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Can Interindustry Wage Differentials Justify Strategic Trade Policy?

In: Trade Policies for International Competitiveness

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  • Lawrence F. Katz
  • Lawrence H. Summers

Abstract

This paper examines the relationship between labor market imperfections and trade policies. The available evidence suggests that pervasive industry wage differentials of up to 20 percent remain even after controlling for differences in observed measures of workers' skill and the effects of unions. Theoretical analysis indicates that given non-competitive wage differentials of this magnitude policies directed at encouraging employment in high-wage sectors could significantly enhance allocative efficiency. For the United States and other developed countries, such policies are more likely to involve export promotion than import substitution. Increased international trade flows (at least through 1984) have been associated with increased employment in high-wage U.S. manufacturing industries relative to low-wage U.S. manufacturing industries.

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This chapter was published in:

  • Robert C. Feenstra, 1989. "Trade Policies for International Competitiveness," NBER Books, National Bureau of Economic Research, Inc, number feen89-1, May.
    This item is provided by National Bureau of Economic Research, Inc in its series NBER Chapters with number 6177.

    Handle: RePEc:nbr:nberch:6177

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    References

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    1. Harry Holzer & Lawrence Katz & Alan Krueger, 1988. "Job Queues and Wages: New Evidence on the Minimum Wage and Inter-Industry Wage Structure," Working Papers 610, Princeton University, Department of Economics, Industrial Relations Section..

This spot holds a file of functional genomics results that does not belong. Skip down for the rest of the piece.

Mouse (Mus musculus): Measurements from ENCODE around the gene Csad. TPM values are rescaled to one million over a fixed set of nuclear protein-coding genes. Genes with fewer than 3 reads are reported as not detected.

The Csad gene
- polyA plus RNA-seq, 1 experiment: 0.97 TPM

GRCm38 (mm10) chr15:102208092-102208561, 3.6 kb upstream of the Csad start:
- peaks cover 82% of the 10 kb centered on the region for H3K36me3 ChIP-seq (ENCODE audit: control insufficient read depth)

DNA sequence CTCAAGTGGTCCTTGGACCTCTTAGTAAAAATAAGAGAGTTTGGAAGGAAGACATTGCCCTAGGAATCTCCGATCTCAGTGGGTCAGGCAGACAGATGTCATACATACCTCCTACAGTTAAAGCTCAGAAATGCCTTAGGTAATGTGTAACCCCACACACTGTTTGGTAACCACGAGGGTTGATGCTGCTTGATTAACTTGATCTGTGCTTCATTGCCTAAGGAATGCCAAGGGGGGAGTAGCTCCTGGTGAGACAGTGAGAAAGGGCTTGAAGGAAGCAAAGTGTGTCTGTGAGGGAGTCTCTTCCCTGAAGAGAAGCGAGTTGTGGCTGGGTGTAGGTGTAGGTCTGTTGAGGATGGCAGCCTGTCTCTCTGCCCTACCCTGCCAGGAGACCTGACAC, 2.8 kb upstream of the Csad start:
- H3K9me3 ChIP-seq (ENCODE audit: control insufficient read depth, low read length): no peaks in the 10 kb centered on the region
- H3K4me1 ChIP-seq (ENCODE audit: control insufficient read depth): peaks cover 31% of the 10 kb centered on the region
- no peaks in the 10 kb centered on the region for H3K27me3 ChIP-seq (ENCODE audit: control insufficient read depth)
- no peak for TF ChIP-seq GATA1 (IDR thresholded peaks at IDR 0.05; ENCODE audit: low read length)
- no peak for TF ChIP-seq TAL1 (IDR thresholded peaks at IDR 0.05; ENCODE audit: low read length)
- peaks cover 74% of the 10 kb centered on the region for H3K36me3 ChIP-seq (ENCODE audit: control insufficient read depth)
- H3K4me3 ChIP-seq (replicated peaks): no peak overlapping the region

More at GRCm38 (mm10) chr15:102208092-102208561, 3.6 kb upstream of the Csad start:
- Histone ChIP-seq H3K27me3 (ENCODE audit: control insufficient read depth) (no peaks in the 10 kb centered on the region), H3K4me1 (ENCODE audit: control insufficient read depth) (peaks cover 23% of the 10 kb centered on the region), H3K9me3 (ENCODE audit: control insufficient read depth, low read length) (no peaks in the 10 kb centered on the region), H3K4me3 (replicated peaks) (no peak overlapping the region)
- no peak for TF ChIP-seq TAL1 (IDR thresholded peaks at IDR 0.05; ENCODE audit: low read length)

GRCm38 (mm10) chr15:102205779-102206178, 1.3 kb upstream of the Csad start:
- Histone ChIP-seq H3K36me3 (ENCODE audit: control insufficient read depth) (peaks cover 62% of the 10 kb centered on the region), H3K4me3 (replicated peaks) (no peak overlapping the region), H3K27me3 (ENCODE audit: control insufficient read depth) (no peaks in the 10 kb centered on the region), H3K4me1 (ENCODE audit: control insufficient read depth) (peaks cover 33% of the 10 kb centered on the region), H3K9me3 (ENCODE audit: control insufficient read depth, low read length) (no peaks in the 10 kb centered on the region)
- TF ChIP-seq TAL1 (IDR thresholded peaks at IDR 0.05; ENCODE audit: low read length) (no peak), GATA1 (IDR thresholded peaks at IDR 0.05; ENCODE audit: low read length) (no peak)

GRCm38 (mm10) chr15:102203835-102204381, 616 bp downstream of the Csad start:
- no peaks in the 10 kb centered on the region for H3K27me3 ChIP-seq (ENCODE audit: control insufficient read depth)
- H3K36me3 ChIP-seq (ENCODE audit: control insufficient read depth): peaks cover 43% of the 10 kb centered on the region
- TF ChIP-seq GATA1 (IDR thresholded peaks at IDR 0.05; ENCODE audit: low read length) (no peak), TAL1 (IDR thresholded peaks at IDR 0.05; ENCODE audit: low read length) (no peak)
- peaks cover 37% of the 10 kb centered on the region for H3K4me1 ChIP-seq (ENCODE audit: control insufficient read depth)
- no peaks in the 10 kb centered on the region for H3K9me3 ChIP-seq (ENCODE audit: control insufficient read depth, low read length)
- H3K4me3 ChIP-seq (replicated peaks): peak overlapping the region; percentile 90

2. Shapiro, Carl & Stiglitz, Joseph E, 1984. "Equilibrium Unemployment as a Worker Discipline Device," American Economic Review, American Economic Association, vol. 74(3), pages 433-44, June.
    3. William T. Dickens & Lawrence F. Katz, 1986. "Interindustry Wage Differences and Industry Characteristics," NBER Working Papers 2014, National Bureau of Economic Research, Inc.
    4. Jeremy I. Bulow & Lawrence H. Summers, 1985. "A Theory of Dual Labor Markets with Application to Industrial Policy, Discrimination and Keynesian Unemployment," NBER Working Papers 1666, National Bureau of Economic Research, Inc.
    5. Sah, Raaj Kumar & Stiglitz, Joseph E., 1985. "The social cost of labor and project evaluation: A general approach," Journal of Public Economics, Elsevier, vol. 28(2), pages 135-163, November.
    6. Lawrence F. Katz, 1986. "Efficiency Wage Theories: A Partial Evaluation," NBER Working Papers 1906, National Bureau of Economic Research, Inc.
    7. Richard Baldwin & Paul Krugman, 1988. "Industrial Policy and International Competition in Wide-Bodied Jet Aircraft," NBER Chapters, in: Trade Policy Issues and Empirical Analysis, pages 45-78 National Bureau of Economic Research, Inc.
    8. Murphy, Kevin M & Welch, Finis, 1992. "The Structure of Wages," The Quarterly Journal of Economics, MIT Press, vol. 107(1), pages 285-326, February.
    9. Stiglitz, Joseph E, 1987. "The Causes and Consequences of the Dependence of Quality on Price," Journal of Economic Literature, American Economic Association, vol. 25(1), pages 1-48, March.
    10. Holzer, Harry J & Katz, Lawrence F & Krueger, Alan B, 1991. "Job Queues and Wages," The Quarterly Journal of Economics, MIT Press, vol. 106(3), pages 739-68, August.
    11. Richard B. Freeman & Lawrence F. Katz, 1991. "Industrial Wage and Employment Determination in an Open Economy," NBER Chapters, in: Immigration, Trade and the Labor Market, pages 235-259 National Bureau of Economic Research, Inc.
    12. Michael A. Salinger, 1984. "Tobin's q, Unionization, and the Concentration-Profits Relationship," RAND Journal of Economics, The RAND Corporation, vol. 15(2), pages 159-170, Summer.
    13. William T. Dickens & Lawrence F. Katz, 1987. "Inter-Industry Wage Differences and Theories of Wage Determination," NBER Working Papers 2271, National Bureau of Economic Research, Inc.
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